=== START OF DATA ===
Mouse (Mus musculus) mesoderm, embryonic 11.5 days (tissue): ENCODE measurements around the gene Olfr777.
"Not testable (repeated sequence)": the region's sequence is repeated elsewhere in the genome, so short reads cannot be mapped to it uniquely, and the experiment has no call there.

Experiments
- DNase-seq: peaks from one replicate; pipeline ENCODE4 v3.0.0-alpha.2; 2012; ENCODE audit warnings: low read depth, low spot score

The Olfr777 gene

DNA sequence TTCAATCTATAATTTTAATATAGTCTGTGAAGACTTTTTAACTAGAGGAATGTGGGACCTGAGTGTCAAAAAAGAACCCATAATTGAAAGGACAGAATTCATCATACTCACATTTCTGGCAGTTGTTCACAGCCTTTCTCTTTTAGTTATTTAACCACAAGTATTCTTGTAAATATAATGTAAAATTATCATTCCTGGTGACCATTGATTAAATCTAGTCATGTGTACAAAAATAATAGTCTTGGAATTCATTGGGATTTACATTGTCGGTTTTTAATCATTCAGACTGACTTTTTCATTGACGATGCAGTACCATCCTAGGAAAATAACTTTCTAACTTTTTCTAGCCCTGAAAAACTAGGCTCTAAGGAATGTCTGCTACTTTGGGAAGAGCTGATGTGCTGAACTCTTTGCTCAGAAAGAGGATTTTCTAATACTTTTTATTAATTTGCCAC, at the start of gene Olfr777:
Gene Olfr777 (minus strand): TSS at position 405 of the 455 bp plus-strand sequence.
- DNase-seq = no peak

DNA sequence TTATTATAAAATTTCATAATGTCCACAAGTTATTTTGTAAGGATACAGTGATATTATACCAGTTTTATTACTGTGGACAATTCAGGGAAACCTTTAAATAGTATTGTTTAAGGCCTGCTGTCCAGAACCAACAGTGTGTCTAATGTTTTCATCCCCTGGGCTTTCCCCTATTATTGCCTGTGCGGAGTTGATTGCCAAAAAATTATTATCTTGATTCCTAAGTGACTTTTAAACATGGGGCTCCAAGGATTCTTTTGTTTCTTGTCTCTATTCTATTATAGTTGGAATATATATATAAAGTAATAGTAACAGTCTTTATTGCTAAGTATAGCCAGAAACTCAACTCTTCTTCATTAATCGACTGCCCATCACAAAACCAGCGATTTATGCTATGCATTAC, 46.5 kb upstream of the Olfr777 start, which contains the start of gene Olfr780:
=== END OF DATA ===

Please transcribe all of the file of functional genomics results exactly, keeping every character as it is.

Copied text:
Mouse (Mus musculus) mesoderm, embryonic 11.5 days (tissue): ENCODE measurements around the gene Olfr777.
"Not testable (repeated sequence)": the region's sequence is repeated elsewhere in the genome, so short reads cannot be mapped to it uniquely, and the experiment has no call there.

Experiments
- DNase-seq: peaks from one replicate; pipeline ENCODE4 v3.0.0-alpha.2; 2012; ENCODE audit warnings: low read depth, low spot score

The Olfr777 gene

DNA sequence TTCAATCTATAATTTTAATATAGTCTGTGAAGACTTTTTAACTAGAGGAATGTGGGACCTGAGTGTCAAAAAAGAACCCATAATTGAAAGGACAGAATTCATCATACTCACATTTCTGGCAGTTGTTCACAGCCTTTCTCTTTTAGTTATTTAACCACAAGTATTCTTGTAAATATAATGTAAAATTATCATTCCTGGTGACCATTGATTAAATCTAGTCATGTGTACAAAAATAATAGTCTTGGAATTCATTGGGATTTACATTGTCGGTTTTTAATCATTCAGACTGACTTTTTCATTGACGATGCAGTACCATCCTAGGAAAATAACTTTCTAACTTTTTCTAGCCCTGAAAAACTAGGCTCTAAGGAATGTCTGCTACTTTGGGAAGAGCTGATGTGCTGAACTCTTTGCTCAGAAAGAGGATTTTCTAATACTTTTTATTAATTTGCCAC, at the start of gene Olfr777:
Gene Olfr777 (minus strand): TSS at position 405 of the 455 bp plus-strand sequence.
- DNase-seq = no peak

DNA sequence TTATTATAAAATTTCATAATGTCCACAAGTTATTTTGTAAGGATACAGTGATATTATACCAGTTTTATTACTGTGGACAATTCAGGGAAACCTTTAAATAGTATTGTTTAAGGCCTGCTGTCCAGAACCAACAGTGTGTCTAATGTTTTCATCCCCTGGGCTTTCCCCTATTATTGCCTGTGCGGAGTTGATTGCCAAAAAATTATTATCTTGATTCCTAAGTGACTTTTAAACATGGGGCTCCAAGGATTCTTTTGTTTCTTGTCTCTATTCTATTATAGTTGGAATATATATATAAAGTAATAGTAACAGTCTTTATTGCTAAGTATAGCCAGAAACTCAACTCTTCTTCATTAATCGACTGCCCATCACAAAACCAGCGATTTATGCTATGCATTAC, 46.5 kb upstream of the Olfr777 start, which contains the start of gene Olfr780: